Families traditionally gather for a Christmas Day lunch similar to the Anglo-Celtic traditions that include decorated hams, roast turkey, roast chicken, salads and roast vegetables. Christmas crackers are pulled before eating. More recently, as appropriate to the often hotter weather of the day, it has become increasingly popular to serve local seasonal produce such as cold meats, seafood and salad.[1][4] Similarly, dessert also includes a mix of traditional winter Christmas food (such as plum pudding with brandy butter, fruit mince pies, and trifle) alongside local traditions such as pavlova,[5] a New Zealand dessert popular in both countries, and fresh fruit such as berries and kiwifruit.[1] Candy canes are a popular confectionery in Australia for the children's table in the Christmas period.

As Christmas falls in summer, the watching of television is not a strong part of Australian or New Zealand Christmas traditions, unlike in the United Kingdom, in which it is one of the most important days for television ratings. Television ratings in Australia are not taken during the summer and schedules are mostly filled with repeats of old programs or previously cancelled shows. Some locally-produced programs have a Christmas special, though often it will be shown early December and not on Christmas Day itself. Many television stations rerun old Christmas-themed films in the weeks leading up to and including Christmas Day, such as Miracle on 34th Street, National Lampoon's Christmas Vacation and various film versions of A Christmas Carol. The Queen's Christmas message is broadcast at around 7:00pm local time on Christmas evening.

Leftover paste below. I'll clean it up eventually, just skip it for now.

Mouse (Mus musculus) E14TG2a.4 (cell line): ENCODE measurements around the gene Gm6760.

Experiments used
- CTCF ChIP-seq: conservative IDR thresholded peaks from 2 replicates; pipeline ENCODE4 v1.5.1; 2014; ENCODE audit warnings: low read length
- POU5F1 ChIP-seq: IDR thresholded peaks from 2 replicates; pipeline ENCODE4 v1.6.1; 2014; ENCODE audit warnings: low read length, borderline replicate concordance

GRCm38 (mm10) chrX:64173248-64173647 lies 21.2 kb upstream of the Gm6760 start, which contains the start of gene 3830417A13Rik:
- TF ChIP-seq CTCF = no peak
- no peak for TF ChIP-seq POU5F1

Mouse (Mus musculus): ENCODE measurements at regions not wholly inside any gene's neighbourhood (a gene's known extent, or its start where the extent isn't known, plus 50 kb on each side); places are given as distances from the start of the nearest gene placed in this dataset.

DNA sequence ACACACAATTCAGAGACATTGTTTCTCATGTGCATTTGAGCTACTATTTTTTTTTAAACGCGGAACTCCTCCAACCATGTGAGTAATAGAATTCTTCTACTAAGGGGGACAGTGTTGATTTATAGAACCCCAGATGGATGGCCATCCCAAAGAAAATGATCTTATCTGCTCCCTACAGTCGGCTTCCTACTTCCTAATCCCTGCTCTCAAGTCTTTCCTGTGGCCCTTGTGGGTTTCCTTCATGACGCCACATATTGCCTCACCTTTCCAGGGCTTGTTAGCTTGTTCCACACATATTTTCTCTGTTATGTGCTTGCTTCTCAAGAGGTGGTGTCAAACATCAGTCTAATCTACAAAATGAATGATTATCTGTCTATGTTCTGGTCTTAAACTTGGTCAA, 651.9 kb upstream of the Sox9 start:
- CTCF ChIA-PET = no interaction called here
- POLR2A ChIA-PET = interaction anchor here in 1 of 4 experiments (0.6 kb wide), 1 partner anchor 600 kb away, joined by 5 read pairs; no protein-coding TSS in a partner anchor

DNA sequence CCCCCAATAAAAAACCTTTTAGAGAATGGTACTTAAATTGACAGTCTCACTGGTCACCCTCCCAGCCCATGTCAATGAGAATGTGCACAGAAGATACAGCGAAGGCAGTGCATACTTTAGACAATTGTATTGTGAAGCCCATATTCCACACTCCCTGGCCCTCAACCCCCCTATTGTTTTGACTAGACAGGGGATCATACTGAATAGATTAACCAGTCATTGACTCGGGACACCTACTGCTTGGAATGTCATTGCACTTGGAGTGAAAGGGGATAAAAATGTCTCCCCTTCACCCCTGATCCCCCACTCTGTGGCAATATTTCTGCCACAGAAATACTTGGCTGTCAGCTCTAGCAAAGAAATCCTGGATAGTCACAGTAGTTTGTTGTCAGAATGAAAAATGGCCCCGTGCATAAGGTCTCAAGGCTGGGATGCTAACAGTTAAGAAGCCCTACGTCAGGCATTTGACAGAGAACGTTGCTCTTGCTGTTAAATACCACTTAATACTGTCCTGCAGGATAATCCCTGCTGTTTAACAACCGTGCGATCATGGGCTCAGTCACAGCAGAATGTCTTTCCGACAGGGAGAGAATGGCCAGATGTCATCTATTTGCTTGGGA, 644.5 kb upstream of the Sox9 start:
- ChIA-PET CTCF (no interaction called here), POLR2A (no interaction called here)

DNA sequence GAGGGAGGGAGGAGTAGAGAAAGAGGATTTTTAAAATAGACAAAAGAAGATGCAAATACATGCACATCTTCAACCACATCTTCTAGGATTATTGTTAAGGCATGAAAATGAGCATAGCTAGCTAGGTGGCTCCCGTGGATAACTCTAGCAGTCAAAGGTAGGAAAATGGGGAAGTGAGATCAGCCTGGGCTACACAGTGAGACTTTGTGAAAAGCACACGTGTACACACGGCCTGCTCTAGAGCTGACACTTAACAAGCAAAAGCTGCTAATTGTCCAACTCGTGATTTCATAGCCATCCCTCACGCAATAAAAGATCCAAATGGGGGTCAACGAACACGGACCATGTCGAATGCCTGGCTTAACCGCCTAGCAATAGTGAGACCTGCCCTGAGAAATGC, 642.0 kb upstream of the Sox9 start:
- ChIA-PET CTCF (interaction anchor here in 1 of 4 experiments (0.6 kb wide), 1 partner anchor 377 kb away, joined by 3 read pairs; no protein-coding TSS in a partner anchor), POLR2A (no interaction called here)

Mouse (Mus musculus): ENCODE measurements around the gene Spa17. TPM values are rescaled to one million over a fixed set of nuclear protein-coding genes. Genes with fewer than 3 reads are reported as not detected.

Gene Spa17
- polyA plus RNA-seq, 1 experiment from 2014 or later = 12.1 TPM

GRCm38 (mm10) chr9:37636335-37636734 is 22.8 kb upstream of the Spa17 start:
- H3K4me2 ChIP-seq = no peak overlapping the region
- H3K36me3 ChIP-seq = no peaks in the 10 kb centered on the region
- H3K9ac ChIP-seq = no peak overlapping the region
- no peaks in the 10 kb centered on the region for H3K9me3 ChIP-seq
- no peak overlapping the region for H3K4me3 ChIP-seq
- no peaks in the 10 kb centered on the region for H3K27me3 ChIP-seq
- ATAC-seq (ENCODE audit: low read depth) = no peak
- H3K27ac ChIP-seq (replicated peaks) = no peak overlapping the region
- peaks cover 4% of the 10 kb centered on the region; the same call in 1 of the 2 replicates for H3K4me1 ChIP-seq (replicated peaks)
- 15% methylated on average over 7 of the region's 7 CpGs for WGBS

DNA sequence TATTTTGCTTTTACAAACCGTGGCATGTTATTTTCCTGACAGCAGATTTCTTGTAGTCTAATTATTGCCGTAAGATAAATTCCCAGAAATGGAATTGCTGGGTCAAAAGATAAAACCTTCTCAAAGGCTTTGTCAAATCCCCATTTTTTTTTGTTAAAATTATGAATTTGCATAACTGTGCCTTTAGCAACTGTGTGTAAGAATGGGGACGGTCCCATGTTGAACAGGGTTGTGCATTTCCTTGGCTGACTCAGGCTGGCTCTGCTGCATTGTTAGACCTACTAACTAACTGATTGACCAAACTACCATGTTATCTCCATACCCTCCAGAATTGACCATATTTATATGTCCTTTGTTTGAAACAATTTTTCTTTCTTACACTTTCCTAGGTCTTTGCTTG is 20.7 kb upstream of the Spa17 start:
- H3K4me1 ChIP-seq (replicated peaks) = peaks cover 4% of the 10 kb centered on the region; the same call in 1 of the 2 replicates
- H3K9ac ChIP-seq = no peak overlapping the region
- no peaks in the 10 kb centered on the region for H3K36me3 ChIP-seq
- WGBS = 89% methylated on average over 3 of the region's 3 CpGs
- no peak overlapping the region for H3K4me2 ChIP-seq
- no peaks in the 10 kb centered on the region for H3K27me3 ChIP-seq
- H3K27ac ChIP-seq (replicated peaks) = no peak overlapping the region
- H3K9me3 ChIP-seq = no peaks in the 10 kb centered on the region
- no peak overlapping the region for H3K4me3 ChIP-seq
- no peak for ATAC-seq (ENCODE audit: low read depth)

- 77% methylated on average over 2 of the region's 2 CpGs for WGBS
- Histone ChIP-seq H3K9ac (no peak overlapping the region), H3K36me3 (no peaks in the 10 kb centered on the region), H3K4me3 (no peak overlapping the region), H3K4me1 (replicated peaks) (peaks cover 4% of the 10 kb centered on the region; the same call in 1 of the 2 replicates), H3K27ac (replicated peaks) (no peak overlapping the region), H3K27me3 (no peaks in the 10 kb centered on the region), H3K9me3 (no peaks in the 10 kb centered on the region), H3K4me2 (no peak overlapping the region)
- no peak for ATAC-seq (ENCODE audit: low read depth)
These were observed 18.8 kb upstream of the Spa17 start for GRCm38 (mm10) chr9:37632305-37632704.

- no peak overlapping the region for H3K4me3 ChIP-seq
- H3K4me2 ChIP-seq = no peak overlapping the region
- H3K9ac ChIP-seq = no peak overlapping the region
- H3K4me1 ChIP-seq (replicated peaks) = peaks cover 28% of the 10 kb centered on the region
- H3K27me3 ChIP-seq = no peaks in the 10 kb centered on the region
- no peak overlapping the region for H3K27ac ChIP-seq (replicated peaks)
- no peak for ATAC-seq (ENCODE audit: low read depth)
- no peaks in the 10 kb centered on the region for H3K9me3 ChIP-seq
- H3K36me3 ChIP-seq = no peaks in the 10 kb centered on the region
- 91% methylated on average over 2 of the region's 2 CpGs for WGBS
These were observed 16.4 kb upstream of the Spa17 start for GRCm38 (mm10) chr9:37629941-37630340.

Australia

Some Australian songwriters and authors have occasionally depicted Santa in "Australian"-style clothing including an Akubra hat, with warm-weather clothing and thongs, and riding in a ute pulled by kangaroos, (e.g. Six White Boomers by Rolf Harris). There are also a small number of popularly recognised original Australian Christmas songs, including Paul Kelly's How to Make Gravy and Tim Minchin's White Wine in the Sun but these depictions have not replaced mainstream iconography.[6]

File:Father christmas float - 2008 norwood christmas pageant.jpg
A float in the 2008 Norwood Christmas pageant depicting Santa Claus' sleigh on top of Australian-style historic buildings

The tradition of sending Christmas cards is widely practised in Australia. The price of a Christmas postage stamp is lower than that for a standard letter; senders are required to mark the envelope "card only" when using the lower priced stamps.[7]